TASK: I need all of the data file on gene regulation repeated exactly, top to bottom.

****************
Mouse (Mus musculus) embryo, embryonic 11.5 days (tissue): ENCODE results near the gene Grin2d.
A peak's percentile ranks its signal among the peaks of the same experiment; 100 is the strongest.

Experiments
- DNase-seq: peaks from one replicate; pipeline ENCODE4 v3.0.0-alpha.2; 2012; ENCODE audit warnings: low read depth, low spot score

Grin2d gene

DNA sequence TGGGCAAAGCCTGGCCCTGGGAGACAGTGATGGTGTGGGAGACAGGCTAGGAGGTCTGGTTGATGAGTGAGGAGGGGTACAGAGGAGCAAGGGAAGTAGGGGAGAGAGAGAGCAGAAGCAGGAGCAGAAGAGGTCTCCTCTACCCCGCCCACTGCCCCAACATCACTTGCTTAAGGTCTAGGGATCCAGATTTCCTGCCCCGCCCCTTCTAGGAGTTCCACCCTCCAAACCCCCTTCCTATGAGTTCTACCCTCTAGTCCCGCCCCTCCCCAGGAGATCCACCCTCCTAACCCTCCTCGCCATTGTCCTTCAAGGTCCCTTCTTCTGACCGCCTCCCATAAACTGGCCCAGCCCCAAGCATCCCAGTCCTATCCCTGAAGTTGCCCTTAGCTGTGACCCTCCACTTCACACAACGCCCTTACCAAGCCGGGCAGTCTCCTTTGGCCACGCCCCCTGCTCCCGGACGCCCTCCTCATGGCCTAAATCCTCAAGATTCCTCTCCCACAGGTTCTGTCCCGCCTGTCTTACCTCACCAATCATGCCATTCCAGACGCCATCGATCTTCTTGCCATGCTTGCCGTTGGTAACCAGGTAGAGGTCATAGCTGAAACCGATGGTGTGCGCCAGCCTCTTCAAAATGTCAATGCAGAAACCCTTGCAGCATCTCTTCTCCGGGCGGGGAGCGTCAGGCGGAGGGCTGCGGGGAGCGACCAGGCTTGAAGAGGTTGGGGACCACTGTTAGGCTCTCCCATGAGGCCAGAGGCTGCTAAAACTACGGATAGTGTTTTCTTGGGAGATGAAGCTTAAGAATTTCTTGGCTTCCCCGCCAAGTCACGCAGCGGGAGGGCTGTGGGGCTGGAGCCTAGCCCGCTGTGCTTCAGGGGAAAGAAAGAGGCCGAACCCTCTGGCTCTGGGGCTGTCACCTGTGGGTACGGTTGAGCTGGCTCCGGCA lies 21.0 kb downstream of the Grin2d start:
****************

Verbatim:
Mouse (Mus musculus) embryo, embryonic 11.5 days (tissue): ENCODE results near the gene Grin2d.
A peak's percentile ranks its signal among the peaks of the same experiment; 100 is the strongest.

Experiments
- DNase-seq: peaks from one replicate; pipeline ENCODE4 v3.0.0-alpha.2; 2012; ENCODE audit warnings: low read depth, low spot score

Grin2d gene

DNA sequence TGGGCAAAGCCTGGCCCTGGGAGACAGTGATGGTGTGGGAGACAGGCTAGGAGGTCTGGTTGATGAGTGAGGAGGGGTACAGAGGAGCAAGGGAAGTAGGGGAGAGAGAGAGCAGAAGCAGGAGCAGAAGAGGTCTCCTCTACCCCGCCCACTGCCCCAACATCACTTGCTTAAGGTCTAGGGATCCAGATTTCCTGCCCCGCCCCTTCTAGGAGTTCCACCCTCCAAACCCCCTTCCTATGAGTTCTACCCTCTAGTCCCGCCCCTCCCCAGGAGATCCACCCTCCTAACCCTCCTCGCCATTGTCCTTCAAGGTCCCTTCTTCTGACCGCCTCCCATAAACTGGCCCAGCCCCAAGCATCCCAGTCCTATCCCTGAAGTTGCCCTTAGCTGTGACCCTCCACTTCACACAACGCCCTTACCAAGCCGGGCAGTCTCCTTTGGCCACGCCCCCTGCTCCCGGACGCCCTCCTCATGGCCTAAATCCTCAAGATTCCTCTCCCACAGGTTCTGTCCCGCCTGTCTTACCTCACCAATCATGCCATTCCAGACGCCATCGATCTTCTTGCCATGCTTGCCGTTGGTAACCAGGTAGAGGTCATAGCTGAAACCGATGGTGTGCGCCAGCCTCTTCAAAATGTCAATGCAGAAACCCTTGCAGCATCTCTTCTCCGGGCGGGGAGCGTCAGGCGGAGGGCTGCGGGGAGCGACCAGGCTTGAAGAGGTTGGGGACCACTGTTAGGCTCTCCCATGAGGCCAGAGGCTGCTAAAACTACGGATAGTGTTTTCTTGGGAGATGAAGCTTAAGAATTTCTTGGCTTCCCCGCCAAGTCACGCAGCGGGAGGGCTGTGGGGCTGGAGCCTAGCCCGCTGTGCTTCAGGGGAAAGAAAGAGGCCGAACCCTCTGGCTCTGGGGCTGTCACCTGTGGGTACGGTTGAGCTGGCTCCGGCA lies 21.0 kb downstream of the Grin2d start: